**ARIMA Steps**

Here you will know the step by step procedure of forecasting using ARIMA modelling in R. It is explained with case studies.

### Section 3: Understanding Visualizations

**R Visualization**

One of the most appealing things in R is its ability to create data visualizations with just a few lines of code. This chapter is a comprehensive guide to data visualization in R. The chapter starts with a brief introduction to data visualization in R and lists out the reasons why the data should be visualized. The various type of data visualizations like the basic Histogram, Bar or line chart, Box plot, Scatter plot and the advanced visualization techniques like Heat Map, Mosaic Map, Map visualizations, 3D graphs, Correlogram are explained in detail with examples mentioning the commands and codes for each type of visualization.

There are also few interactive visualization packages in R which can be used to visualize data in a wonderful way. These packages are also included in this chapter with their technical features, codes and examples.

**Overlaying Plots**

Overlaying plots means two or more data series are plotted in one plot in R. This is explained in detail in this section with few illustrations.

**Graphs representation of Data**

The graphical representations in R are very powerful. This chapter is a quick overview to help you to create a quick graph in R to visualize your data. The arguments used for creating graphs are given and each type of graph is given a brief introduction with examples to make it easy for you to understand.

**Bubble Charts**

A bubble chart is nothing but a scatter chart whose markers are expressed in various colour and sizes. This chapter teaches you how to make bubble charts in R with examples.

**Anova**

This section is a presentation of the ANOVA in R. It includes an introduction, functions used for ANOVA in R, post hoc testing, how the ANOVA results are obtained and how it is represented visually.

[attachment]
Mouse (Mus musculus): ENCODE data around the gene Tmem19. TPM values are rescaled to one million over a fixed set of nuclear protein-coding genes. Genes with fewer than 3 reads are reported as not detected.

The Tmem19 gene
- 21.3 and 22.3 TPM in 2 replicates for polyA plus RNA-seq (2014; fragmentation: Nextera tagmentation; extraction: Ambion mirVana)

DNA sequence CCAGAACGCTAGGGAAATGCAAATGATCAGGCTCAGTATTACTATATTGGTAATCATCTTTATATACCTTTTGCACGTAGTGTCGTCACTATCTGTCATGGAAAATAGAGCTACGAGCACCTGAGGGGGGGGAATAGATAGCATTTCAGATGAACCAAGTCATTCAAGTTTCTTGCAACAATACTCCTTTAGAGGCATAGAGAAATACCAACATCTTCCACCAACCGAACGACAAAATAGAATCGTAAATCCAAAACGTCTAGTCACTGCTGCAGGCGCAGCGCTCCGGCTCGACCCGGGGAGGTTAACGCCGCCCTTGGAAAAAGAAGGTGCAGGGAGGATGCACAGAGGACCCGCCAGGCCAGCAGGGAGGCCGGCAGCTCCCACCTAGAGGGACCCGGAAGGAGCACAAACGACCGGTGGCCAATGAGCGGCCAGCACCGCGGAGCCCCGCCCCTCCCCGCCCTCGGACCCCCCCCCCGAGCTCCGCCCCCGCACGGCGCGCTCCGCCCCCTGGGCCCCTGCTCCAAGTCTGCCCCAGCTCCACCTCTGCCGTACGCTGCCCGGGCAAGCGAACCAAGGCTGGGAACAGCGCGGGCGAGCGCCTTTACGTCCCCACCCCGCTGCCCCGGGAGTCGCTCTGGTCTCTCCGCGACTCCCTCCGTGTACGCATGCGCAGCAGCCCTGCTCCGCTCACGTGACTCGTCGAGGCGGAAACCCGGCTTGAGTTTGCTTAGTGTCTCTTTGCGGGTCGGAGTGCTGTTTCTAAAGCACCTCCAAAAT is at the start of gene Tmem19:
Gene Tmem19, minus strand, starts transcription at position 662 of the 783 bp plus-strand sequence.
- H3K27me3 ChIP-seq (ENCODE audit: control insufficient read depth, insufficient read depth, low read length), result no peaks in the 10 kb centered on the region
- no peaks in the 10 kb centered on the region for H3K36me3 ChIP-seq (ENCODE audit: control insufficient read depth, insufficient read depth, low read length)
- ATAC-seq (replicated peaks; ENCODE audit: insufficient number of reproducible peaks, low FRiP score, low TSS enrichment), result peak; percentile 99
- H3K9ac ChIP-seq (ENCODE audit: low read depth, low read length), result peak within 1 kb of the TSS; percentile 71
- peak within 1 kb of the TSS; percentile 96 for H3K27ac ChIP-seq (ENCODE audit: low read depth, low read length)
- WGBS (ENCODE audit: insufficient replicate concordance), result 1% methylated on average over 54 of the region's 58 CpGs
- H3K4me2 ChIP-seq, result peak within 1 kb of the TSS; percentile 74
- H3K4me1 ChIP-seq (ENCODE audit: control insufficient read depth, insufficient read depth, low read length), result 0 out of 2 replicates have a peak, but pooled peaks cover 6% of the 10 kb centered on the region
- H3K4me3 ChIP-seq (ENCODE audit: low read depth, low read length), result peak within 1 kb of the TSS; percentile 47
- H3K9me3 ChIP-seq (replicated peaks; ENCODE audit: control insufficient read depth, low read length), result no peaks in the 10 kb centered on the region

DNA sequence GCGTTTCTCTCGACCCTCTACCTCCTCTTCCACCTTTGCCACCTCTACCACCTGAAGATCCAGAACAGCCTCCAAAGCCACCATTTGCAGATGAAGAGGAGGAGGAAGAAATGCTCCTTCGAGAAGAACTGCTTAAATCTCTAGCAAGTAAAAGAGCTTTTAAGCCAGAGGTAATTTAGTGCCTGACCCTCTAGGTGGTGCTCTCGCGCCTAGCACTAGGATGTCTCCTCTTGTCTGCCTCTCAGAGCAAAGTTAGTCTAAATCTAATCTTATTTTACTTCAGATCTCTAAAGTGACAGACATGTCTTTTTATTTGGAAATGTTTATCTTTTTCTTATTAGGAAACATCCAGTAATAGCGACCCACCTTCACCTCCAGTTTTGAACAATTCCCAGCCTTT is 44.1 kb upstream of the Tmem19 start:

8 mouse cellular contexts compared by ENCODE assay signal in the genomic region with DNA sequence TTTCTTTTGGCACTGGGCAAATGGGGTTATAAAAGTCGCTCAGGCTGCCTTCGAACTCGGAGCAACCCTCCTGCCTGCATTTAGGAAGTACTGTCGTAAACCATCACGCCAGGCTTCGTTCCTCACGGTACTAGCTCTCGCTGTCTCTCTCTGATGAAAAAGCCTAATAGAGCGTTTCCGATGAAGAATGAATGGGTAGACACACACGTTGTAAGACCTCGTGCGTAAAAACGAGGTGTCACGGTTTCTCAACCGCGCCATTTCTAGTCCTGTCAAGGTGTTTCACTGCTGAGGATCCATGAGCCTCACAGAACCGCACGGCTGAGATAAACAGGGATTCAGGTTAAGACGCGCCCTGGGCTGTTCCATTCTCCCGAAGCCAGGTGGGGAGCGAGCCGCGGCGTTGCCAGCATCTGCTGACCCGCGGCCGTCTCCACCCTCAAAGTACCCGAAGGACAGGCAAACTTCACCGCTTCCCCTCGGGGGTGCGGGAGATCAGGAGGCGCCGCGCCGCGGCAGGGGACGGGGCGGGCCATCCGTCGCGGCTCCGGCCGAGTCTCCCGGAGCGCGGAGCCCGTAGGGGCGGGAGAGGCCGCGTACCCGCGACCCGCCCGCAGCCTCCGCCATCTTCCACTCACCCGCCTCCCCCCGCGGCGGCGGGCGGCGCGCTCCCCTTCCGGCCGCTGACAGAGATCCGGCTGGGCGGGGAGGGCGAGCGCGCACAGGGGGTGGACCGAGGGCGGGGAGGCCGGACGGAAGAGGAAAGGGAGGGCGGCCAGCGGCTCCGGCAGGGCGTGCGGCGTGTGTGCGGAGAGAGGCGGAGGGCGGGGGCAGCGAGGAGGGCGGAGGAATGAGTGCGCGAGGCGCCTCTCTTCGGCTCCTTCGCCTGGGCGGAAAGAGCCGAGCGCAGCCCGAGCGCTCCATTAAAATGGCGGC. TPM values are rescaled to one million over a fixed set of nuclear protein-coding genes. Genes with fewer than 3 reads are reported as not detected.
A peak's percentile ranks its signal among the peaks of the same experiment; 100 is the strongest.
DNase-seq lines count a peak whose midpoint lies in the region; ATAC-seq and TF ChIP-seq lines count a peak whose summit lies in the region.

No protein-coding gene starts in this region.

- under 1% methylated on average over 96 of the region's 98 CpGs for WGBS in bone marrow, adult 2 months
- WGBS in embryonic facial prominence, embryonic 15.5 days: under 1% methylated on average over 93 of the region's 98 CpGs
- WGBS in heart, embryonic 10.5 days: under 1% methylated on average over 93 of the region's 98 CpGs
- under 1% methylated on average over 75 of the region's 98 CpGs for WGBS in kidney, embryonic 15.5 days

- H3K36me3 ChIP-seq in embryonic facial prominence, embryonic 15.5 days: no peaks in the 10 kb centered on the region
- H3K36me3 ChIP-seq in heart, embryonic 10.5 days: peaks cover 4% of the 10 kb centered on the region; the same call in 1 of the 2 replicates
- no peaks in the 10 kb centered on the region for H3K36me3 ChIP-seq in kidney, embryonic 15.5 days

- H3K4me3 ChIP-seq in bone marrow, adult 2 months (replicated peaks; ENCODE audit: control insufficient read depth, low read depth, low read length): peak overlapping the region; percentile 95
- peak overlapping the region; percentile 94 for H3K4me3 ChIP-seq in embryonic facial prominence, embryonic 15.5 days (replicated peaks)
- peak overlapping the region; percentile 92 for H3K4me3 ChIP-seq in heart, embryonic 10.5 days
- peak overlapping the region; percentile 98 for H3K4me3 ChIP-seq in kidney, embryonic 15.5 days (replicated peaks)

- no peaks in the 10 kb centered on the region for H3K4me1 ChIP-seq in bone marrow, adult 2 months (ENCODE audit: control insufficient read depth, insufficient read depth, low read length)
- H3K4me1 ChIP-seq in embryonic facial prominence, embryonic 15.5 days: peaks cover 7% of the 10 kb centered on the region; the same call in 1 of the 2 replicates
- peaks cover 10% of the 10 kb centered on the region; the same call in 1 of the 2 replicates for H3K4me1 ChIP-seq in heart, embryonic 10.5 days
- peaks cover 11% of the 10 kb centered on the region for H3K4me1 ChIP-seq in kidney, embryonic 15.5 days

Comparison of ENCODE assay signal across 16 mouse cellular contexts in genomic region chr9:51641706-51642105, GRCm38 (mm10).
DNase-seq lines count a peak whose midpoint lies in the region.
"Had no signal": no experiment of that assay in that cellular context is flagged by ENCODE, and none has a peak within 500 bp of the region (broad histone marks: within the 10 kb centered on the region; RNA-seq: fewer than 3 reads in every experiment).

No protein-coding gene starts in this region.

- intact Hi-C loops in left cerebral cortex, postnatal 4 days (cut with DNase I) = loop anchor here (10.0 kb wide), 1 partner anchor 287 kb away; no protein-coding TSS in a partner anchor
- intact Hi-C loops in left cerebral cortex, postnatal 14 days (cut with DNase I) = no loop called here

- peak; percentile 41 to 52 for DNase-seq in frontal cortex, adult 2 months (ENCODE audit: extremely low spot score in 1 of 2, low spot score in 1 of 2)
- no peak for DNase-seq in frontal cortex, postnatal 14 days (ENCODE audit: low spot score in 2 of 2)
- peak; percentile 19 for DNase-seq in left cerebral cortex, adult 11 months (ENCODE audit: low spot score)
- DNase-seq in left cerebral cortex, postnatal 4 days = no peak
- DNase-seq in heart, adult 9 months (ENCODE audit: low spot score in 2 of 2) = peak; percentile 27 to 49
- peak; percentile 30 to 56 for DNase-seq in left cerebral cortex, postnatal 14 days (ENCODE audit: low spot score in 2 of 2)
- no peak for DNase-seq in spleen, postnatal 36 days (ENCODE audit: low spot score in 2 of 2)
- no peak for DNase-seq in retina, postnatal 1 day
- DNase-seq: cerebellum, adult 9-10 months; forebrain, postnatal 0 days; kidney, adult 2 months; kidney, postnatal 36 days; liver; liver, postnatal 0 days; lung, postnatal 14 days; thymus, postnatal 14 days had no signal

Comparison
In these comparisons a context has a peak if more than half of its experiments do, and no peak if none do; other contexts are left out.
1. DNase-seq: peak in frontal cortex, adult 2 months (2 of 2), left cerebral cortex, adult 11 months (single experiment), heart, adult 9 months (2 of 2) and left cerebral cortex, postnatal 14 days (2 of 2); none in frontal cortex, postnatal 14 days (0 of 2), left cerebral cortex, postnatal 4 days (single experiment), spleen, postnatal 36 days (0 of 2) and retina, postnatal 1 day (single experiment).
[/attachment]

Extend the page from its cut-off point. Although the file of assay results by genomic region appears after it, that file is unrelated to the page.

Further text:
**Concept of effect**

This topic makes you learn what is effect size, why is it important in R, how to calculate it in R, how it can be interpreted, relationship between effect size and significance and the factors affecting the effect size.

**Estimate of Treatment effect**

This is an package available in R. The topics covered under this heading includes description, usage, arguments, values and examples of treatment effect package.

**Factorial Anova**

This section will illustrate the computation of factorial ANOVA using R commands. It tells you what is factorial ANOVA, how to summarize the factorial data and how to represent the factorial ANOVA visually using plots or graphs.

**Regression**

This chapter explains how to use R for Linear regression. The topics covered under this section are given below

**Simple regression**– Simple linear model, Least squares estimation, Regression and correlation, Evaluating the regression model, Forecasting with regression, regression with time series, exercises and examples.**Multiple regression**– Introduction to Multiple Linear Regression, Predictors, Selecting predictors, Residual diagnostics, Matrix formation, Non linear regression, Correlation and forecasting, exercises and examples.

## FAQ’s General Questions

**What if I have queries after completing this course ?**

Our support team is available 24*7 to help you in solving out your queries during and after the course.

**What are the benefits of learning analytics with R training online ?**

The first benefit is that you need not go anywhere. You can attend these classes sitting at your home or office. The second benefit is that you can reschedule the classes if you miss any of them. The third benefit is that you can get the study material then and there and you can use it for reference purpose.

## Testimonials

**Braden Pham**

This is a very great course to start R programming. It has a good introduction to R and is of great help to the beginners as well as professionals in this field of analytics. The course is well organized and helps to understand the concepts with simple examples.

**Jones**

Finally a great course to learn analytics using R. It is good for freshers as well as working people. The course has clear instruction and is interesting. The course is overall precise and serves its purpose. It helped me a lot to understand the basics of analytics using R.

Where do our learners come from? |

Professionals from around the world have benefited from eduCBA’s Business Analytics using R courses. Some of the top places that our learners come from include New York, Dubai, San Francisco, Bay Area, New Jersey, Houston, Seattle, Toronto, London, Berlin, UAE, Chicago, UK, Hong Kong, Singapore, Australia, New Zealand, India, Bangalore, New Delhi, Mumbai, Pune, Kolkata, Hyderabad and Gurgaon among many. |